The Holy Alliance of 1815—usually taken to be an ideological mask for Russian power, now most familiar as a label for conspiratorial reaction—was initially embraced by many contemporary liberals as the dawning of a peaceful and prosperous age of progress. In order to explain why, this talk examines the Enlightenment origins of the Holy Alliance and the connections between its history and the better known transatlantic history of nineteenth-century movements to abolish slavery, poverty, and war. In doing so it expands the scope of histories of international law as well as histories of empire in the Atlantic world, and offers a fresh map for understanding the broader history of federalism and global order.
: Isaac Nakhimovsky is Associate Professor of History and Humanities at Yale University. He is the author of The Closed Commercial State: Perpetual Peace and Commercial Society from Rousseau to Fichte (Princeton, 2011), and has written on many other topics in the history of political thought since the eighteenth century. He has collaborated on an edition of Fichte’s Addresses to the German Nation (Hackett, 2013) as well as two volumes of essays on eighteenth-century political thought and its post-revolutionary legacies: Commerce and Peace in the Enlightenment (Cambridge, 2017), and Markets, Morals, Politics: Jealousy of Trade and the History of Political Thought (Harvard, 2018). He is currently finishing a book on liberalism and the Holy Alliance.
Room OMHP A0.08
(please note this is not our usual address in Amsterdam)
Online: please ask the organizers for the Zoom link.
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About the Seminar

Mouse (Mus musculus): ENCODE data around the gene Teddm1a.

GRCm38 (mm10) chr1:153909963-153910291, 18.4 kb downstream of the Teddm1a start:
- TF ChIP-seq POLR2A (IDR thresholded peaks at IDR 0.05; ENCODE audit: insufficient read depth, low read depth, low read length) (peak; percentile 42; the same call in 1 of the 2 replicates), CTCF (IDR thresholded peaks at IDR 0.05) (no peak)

The Utrecht/Amsterdam Seminar Global Intellectual History is a platform for researchers from different faculties and departments at the University of Amsterdam and Utrecht University who are working in the field of intellectual history and related disciplines. These include, among others, the history of historical, legal and political thought, conceptual history, the social and cultural history of ideas, as well as research at the intersection between intellectual history, institutions, politics, and practices.
Worldwide, intellectual history is moving into new, exciting directions. Tapping into new source materials, covering longer stretches of time, dealing with broader geographical spaces, making comparisons and drawing connections on a global scale, as well as combining established and new (digital) methods, both young and up-coming as well as established experts are in search for new answers – and perhaps more importantly – new questions. The Utrecht/Amsterdam Seminar Global Intellectual History contributes to this development by providing a venue for presenting and discussing frontline research.